Attending the ALFI (Association of the Luxembourg Fund Industry) London 2017 conference last week in Westminster, regulation and technology were two key themes to emerge. Asset managers have already prepared for the introduction of MiFID II and PRIIPs in January 2018.

Yet a piece of regulation that has received little attention is PSD2 (Revised Payment Service Directive). In essence, the directive will enable bank customers to use providers other than their banks to manage their finances – eroding the loyalty that banks have held with their customers.

Apple already has Apple Pay and firms such as WhatsApp, Amazon and Facebook already have huge brand loyalty with customers utilising their services daily, so any easy-to-use payment platform launched by them would almost certainly be well received.

Enabling payments may be more of a concern for the banks rather than asset managers; but as a number of Chinese tech firms have shown over the last few years, once brand loyalty has been built, more disruption can follow.

Chinese e-commerce firm Alibaba now has the largest money market fund in the world, overtaking JP Morgan, with $165.6 billion under management after it launched the Yu’e Bao fund (“leftover treasure”) that pooled spare money left in users’ accounts.

We Chat, China’s most popular social media platform, is already eying up European expansion – ostensibly to enable its Chinese customers to use payments methods they are familiar with whilst abroad; and enable European firms to sell into China. With a strong foothold in Europe, other services will surely follow.

These tech firms have innovated their business models to stay relevant to their customers and entrench themselves in their lives in a way that is seamless. While there is much talk about what can be done to encourage people to save more, particularly for their retirement, it is often centred on what consumers must do, rather than the provider.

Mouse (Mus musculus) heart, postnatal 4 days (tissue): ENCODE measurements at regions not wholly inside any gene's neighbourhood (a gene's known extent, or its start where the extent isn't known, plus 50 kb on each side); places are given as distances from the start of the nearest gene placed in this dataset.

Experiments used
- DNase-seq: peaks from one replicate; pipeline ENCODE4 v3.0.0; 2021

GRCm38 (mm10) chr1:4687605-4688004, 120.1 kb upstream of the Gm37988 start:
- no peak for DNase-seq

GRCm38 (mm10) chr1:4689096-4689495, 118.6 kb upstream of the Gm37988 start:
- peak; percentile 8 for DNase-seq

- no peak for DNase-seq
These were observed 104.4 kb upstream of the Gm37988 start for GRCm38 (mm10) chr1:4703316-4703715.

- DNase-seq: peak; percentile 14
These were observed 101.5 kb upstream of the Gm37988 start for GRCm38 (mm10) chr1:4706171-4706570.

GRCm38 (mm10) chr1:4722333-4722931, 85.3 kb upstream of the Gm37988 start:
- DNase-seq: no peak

Education is generally cited as the tool to drive change but as CEO of the Luxembourg House of Fintech, Nasir Zubairi, pointed out at ALFI, rather than financial services firms trying to bring customers around to their way of thinking, a different approach may be needed.

In fact, what may truly disrupt the market are those firms that adapt their business models to the way people live by bringing easy-to-understand and easy-to-access financial services products to their client base – thereby cutting out other providers.

As we have witnessed with a number of other industries, disruptors that truly succeed are those that communicate simply and make life easier for the customer. As sheltered as asset management has been from tech disruption so far, it is feasible that services such as Amazon Invest or FaceBook Money could start to eat away at their business.